Wireless bridge sensor powered by traffic vibrations
A novel wireless sensor for use on bridges that is powered by the vibrations of vehicles passing overhead has been developed by researchers at Clarkson University in Potsdam, USA. The device, which measures temperature, humidity, light and pressure, could function for years without requiring maintenance or battery replacement.
The sensor is composed of an electromagnetic energy harvester and energy conversion circuitry that are made up of piezoelectronics and supermagnets that could be produced from a range of materials, explains Assistant Professor Edward Sazonov.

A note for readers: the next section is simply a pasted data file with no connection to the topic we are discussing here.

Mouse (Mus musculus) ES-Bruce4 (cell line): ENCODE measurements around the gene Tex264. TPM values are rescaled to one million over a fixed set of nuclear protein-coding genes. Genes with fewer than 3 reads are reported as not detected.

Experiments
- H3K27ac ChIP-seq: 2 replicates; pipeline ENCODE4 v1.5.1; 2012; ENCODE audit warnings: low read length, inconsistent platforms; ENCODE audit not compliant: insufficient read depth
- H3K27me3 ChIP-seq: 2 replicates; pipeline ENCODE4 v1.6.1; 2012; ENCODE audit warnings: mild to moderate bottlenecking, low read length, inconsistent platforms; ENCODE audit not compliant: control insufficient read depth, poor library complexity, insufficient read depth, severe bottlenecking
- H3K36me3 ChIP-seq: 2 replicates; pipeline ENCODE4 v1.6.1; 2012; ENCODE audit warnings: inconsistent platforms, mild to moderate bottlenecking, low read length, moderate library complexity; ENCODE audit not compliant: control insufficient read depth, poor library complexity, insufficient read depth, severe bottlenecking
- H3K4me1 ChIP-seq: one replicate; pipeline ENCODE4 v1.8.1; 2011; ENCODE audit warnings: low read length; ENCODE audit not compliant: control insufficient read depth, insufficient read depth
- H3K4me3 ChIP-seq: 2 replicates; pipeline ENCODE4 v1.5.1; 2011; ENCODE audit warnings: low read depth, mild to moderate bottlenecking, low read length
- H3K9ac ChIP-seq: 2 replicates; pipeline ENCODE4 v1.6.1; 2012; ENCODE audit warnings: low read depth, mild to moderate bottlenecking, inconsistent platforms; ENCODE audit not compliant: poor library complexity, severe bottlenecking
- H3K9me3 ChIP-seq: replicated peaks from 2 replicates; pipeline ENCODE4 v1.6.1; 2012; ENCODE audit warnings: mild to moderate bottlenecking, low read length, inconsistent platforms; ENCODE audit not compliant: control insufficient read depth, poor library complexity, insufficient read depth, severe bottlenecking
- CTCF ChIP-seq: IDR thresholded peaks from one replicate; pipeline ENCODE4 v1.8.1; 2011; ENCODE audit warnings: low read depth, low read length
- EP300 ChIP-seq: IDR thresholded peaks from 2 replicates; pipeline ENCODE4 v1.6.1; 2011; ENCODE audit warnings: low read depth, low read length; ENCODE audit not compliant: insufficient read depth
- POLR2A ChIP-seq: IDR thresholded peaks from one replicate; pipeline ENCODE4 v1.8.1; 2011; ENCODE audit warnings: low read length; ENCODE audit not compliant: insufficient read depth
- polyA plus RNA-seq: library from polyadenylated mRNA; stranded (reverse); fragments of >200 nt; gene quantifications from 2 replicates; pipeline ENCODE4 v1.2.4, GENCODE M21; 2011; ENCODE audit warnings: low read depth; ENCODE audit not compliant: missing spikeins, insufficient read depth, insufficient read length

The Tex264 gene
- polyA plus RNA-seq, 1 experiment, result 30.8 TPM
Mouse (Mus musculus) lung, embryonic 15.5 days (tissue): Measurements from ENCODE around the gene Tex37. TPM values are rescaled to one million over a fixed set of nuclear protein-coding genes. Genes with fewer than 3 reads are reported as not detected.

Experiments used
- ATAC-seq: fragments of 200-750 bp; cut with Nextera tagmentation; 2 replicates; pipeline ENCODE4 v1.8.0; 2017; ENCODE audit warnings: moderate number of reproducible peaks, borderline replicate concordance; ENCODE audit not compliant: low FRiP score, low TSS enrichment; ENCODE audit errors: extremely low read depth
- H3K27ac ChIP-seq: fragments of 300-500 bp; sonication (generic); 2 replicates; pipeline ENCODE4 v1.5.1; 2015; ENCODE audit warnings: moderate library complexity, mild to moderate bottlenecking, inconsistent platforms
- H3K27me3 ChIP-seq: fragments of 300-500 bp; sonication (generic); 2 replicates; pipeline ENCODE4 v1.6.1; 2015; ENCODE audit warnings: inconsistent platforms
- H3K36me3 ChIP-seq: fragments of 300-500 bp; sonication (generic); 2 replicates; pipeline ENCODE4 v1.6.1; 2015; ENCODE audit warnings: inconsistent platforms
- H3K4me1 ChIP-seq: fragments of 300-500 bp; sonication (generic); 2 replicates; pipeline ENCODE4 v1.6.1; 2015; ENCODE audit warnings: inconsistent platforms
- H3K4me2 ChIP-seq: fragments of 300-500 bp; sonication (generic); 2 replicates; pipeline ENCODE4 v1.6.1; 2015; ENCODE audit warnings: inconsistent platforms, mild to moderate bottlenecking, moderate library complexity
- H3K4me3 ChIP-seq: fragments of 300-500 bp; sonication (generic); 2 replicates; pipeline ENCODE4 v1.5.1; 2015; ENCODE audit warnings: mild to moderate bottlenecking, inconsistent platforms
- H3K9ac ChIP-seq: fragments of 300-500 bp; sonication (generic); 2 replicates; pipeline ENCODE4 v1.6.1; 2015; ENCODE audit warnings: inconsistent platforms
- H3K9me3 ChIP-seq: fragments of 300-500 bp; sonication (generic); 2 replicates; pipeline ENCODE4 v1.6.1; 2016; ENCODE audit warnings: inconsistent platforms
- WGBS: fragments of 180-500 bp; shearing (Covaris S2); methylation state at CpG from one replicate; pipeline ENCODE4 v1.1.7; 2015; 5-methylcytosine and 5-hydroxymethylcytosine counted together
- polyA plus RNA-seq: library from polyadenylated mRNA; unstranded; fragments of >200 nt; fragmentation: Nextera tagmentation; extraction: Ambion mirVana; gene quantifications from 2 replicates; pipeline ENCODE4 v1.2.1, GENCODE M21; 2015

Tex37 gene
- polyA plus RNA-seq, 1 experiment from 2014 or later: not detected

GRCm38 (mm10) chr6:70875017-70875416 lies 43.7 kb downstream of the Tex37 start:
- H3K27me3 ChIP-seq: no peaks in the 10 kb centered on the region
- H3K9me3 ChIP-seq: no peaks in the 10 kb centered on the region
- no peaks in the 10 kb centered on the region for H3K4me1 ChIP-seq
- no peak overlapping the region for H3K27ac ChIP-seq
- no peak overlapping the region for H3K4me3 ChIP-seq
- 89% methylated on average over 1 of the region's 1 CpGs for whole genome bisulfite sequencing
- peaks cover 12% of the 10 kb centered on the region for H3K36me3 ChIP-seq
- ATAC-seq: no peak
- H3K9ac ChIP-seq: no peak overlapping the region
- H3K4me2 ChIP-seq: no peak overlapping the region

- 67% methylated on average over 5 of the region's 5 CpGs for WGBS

When the harvester is excited by vibrations, it produces AC voltage on the output, which is conditioned into low-voltage DC and stored. Once enough energy has been collected, the sensor powers up, takes a measurement, and transmits the data over a wireless link.
‘Traffic excitation is not steady but rather generates pulses of energy,’ says Sazonov. ‘The electronics track the optimal point of energy conversion and efficiently harvest those pulses.’
The team has successfully completed a field test, and is looking to conduct longer-term trials, as well as improve the amount of energy produced by the system.